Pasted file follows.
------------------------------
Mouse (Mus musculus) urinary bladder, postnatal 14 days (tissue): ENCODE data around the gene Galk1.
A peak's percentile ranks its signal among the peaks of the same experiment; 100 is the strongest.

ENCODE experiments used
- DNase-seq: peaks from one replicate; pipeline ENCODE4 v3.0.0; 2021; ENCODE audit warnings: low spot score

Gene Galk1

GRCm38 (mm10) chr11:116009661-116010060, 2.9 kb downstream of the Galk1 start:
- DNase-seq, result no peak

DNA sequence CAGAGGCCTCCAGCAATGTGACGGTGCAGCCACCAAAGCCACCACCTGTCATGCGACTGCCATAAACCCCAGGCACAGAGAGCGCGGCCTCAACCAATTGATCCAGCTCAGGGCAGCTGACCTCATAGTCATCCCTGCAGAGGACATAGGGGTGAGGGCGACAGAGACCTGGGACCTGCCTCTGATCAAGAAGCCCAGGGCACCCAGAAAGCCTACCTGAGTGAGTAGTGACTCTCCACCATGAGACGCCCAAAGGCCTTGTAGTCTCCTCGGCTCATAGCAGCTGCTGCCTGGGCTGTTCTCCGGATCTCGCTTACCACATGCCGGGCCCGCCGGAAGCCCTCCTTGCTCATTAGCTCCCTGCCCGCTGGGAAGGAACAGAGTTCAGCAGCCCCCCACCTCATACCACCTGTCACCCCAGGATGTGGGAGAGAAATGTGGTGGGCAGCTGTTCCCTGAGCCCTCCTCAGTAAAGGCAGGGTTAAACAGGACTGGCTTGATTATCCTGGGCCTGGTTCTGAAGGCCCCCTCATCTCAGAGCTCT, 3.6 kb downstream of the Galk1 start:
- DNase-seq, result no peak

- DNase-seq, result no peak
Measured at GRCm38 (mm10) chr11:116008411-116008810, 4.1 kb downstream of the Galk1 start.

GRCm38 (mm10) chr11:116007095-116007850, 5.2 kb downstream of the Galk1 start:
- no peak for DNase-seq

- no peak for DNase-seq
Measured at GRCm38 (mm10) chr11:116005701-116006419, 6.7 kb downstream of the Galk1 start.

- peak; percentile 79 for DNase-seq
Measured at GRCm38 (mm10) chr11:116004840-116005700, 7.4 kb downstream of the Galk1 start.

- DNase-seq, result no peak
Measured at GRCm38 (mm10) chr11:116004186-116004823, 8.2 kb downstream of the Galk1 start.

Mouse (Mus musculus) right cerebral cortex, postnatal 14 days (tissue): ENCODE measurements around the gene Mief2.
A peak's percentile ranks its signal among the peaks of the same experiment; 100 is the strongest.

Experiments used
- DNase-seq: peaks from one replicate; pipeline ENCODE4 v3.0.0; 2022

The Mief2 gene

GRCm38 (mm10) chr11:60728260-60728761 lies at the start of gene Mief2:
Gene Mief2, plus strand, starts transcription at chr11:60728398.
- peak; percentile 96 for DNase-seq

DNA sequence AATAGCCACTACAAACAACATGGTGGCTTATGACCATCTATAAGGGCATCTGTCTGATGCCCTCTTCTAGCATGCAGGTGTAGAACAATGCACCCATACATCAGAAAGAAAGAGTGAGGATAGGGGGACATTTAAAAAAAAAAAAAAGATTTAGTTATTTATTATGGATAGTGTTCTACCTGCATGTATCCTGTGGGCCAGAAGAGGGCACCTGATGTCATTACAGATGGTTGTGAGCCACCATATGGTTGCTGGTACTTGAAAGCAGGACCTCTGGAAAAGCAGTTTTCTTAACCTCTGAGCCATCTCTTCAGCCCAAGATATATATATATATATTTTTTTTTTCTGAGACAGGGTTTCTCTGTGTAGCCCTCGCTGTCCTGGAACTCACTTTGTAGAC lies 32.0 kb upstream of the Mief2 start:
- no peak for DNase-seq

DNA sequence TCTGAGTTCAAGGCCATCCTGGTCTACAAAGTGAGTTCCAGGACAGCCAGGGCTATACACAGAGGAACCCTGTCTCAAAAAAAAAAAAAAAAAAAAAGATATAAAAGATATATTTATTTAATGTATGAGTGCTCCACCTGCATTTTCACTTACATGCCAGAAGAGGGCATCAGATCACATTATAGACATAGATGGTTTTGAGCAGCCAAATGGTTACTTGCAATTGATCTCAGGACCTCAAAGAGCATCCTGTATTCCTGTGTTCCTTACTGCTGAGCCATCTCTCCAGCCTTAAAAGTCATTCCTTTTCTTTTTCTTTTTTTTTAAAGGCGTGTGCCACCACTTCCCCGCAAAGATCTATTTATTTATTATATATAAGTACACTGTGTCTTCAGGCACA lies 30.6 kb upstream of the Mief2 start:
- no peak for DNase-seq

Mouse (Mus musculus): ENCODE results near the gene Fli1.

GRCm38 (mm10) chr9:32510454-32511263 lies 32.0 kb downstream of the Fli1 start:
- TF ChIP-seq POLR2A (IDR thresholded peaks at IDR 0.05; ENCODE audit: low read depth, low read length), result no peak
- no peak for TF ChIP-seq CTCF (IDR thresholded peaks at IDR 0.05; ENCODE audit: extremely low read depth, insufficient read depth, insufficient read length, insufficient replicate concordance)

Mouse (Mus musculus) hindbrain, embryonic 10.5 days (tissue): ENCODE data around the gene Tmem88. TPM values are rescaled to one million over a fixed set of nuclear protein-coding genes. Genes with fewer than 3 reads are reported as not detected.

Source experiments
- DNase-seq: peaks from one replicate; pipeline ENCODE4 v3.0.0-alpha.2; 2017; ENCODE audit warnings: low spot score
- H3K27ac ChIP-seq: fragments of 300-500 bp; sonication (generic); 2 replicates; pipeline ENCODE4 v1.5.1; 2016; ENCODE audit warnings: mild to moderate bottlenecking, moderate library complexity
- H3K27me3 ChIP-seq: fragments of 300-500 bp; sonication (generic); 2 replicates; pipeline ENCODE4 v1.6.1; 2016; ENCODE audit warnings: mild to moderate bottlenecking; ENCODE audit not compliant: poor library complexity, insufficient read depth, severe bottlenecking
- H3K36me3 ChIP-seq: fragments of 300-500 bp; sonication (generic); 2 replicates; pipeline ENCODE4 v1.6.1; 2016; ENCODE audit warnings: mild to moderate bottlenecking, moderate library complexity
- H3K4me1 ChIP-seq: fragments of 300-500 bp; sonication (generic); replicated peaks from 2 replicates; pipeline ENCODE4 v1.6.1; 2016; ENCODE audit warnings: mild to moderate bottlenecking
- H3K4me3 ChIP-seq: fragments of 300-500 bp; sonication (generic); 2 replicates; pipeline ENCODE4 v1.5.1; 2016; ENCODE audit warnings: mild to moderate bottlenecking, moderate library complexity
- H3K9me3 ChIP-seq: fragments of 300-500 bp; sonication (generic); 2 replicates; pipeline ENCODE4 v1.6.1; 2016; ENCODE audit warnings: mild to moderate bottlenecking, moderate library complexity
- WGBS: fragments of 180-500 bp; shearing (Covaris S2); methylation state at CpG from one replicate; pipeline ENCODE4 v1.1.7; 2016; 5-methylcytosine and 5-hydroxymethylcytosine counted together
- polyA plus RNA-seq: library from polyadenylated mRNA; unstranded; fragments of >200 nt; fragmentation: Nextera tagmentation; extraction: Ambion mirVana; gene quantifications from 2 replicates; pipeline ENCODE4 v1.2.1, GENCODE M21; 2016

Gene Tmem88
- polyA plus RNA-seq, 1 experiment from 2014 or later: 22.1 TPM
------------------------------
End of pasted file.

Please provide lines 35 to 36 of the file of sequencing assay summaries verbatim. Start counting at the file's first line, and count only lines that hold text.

- no peak for TF ChIP-seq CTCF (IDR thresholded peaks at IDR 0.05; ENCODE audit: extremely low read depth, insufficient read depth, insufficient read length, insufficient replicate concordance)

Mouse (Mus musculus) hindbrain, embryonic 10.5 days (tissue): ENCODE data around the gene Tmem88. TPM values are rescaled to one million over a fixed set of nuclear protein-coding genes. Genes with fewer than 3 reads are reported as not detected.